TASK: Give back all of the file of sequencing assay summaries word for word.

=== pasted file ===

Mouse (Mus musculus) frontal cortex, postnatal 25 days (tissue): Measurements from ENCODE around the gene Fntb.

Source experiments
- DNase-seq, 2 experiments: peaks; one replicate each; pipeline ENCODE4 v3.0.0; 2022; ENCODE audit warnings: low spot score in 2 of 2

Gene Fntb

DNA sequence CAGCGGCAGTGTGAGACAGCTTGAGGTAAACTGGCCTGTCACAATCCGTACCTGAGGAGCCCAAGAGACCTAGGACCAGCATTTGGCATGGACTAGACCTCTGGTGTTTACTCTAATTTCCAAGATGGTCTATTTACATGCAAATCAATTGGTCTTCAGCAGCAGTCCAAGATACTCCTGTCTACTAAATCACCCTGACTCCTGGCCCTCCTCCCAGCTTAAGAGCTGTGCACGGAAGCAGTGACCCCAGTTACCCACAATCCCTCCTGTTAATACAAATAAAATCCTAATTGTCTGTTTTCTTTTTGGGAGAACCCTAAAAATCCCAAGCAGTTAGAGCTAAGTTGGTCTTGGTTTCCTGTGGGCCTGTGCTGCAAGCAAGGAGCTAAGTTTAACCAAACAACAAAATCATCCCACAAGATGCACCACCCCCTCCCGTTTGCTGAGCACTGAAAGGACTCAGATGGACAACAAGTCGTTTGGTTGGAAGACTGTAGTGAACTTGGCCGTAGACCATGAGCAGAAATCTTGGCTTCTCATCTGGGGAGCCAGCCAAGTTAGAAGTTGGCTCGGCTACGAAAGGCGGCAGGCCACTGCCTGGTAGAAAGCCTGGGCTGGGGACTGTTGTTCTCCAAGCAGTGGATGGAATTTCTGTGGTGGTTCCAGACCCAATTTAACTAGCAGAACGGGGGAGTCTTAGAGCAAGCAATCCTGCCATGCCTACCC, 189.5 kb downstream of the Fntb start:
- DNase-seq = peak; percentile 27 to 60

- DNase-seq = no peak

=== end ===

Mouse (Mus musculus) frontal cortex, postnatal 25 days (tissue): Measurements from ENCODE around the gene Fntb.

Source experiments
- DNase-seq, 2 experiments: peaks; one replicate each; pipeline ENCODE4 v3.0.0; 2022; ENCODE audit warnings: low spot score in 2 of 2

Gene Fntb

DNA sequence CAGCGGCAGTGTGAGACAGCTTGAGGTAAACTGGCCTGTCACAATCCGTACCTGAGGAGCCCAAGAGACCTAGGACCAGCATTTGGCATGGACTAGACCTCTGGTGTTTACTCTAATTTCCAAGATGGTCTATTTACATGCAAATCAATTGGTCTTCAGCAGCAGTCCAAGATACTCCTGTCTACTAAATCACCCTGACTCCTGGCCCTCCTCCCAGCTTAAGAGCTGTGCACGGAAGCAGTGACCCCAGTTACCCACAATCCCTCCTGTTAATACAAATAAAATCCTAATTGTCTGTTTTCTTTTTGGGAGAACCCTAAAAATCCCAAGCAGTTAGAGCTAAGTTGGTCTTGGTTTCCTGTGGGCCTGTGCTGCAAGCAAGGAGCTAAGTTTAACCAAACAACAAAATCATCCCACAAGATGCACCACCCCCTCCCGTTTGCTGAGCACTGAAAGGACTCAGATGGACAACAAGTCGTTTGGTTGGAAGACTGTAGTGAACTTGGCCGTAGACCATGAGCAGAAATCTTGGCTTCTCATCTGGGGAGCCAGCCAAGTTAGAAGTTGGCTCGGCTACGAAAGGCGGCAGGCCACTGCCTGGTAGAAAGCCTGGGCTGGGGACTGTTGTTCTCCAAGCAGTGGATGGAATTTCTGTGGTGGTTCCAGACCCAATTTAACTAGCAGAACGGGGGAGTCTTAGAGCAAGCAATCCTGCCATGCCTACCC, 189.5 kb downstream of the Fntb start:
- DNase-seq = peak; percentile 27 to 60

- DNase-seq = no peak